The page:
Young man sitting with resume in waiting room among other candidates and waiting for his turn for job interview

Nonfarm payroll employment added 223,000 jobs in December, following an increase of 256,000 jobs in November (downward revision), according to the latest data from the Bureau of Labor Statistics (BLS). 

This brings the total increase in payroll employment for 2022 to 4.5 million, averaging +375,000 jobs per month (less than 2021’s 6.7 million total and monthly average of +562,000).

“Despite the economic unease, the labor market is still tight,” said James Neave, Head of Data Science at job search engine company Adzuna. “On Adzuna, advertised job vacancies in the U.S. tracked 9.8 million in December and sectors like Retail, Hospitality & Catering, and Healthcare & Nursing are still making significant hires.”

“We saw consistent hiring for most industries through the end of 2022, especially for tech and digital skills,” said Nicola Hancock, Managing Director – Americas Region at workforce solutions firm AMS, “While growth is slowing some, we expect to see open tech positions continue throughout Q1 in industries like life sciences, healthcare, retail, and hospitality.”  

Leisure and hospitality leads growth, temp jobs fall

BLS data shows that leisure and hospitality employment went up by 67,000 in December, with most of the increase in food services and drinking places (+26,000) and amusements, gambling, and recreation (+25,000). The industry has averaged +79,000 jobs per month in 2022 (below 2021’s +196,000 monthly average) and is still behind its pre-pandemic level by 932,000 jobs (5.5%). 

Other notable job gains in December included:

  • Health care (+55,000)
  • Construction (+28,000)
  • Social assistance (+20,000)
  • Other services (+14,000)
  • Retail trade (+9,000)

Meanwhile, temporary help services employment continued to drop dramatically in December, losing 35,000 jobs. Since July, employment in the industry has declined by 111,000 jobs.

Unemployment rates change little

The overall unemployment rate inched down to 3.5% in December, representing 5.7 million unemployed people. 

Unemployment rates for major worker groups had little or no change in December: 

  • Adult men: 3.1% (3.4% in November)
  • Adult women: 3.2% (3.3% in November)
  • Teenagers: 10.4% (11.3% in November)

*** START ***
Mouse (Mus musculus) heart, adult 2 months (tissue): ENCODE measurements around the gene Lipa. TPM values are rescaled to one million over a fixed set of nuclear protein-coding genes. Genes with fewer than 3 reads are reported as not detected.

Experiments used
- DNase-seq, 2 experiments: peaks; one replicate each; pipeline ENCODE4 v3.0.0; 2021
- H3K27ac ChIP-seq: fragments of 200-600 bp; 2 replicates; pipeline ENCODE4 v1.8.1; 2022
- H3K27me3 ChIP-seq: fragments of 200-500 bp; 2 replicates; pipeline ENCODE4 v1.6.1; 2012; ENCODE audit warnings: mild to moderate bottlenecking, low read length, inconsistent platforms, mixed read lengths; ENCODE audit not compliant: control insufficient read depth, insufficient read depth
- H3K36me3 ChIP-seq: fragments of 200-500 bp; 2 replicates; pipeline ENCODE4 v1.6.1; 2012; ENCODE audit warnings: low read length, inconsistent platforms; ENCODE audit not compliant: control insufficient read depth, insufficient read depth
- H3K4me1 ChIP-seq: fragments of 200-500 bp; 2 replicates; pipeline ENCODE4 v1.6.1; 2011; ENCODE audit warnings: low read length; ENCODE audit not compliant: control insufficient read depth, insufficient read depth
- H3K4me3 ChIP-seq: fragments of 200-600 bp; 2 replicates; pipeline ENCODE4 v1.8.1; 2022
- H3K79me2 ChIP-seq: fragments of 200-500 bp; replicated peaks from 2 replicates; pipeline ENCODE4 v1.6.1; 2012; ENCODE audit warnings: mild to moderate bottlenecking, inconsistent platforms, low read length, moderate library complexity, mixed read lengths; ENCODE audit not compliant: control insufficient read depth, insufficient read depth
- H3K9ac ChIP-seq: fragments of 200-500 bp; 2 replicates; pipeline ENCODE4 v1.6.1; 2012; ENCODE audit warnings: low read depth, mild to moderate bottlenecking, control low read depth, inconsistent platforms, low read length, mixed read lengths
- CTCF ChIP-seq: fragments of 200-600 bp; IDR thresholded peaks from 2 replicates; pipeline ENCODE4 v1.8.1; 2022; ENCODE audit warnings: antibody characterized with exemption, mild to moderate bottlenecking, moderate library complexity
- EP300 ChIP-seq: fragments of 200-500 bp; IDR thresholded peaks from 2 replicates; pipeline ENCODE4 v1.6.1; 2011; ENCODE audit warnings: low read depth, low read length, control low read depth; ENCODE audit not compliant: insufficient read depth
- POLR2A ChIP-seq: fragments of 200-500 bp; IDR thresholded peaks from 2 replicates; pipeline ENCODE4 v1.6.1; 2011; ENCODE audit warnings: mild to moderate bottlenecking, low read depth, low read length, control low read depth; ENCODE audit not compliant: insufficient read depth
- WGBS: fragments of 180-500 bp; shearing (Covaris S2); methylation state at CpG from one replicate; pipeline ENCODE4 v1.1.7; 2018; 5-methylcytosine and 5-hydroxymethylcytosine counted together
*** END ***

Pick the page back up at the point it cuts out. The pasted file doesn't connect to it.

• Black: 5.7% (5.7% in November)
  • Hispanic: 4.1% (3.9% in November)
  • Asian: 2.4% (2.7% in November)
  • White: 3.0% (3.2% in November)

Long-term unemployment down, part-time work up

The number of people experiencing long-term unemployment (jobless for 27 weeks or more) dropped by 146,000, totaling 1.1 million in December and accounting for 18.5% of the total unemployed. The labor force participation rate rose slightly to 62.3% for the month.

A total of 3.9 million people worked part time for economic reasons in December (up from 3.7 million in November). Down from 5.6 million people in November, there were 5.2 million people not currently in the labor force who wanted a job in December, approaching the pre-pandemic total of 5.1 million. Among them, 1.3 million were marginally attached to the labor force and 410,000 were considered discouraged workers.

Pay continues to rise as workers prioritize compensation 

Average hourly earnings for private nonfarm employees went up another $0.09 (0.3%) in December, coming in at $32.82. Hourly pay has increased 4.6% over the last 12 months. 

“With financial anxiety fueled by headlines and layoffs, peoples’ priorities are again shifting back to compensation over flexibility and perks,” Neave commented. “Employers that want to recruit and retain employees should be considering being more transparent about pay as they plan how to evolve their strategies in 2023.”

“It’s still a candidate market,” Hancock added, “and companies have to be thoughtful about how they hire and keep talent this year.”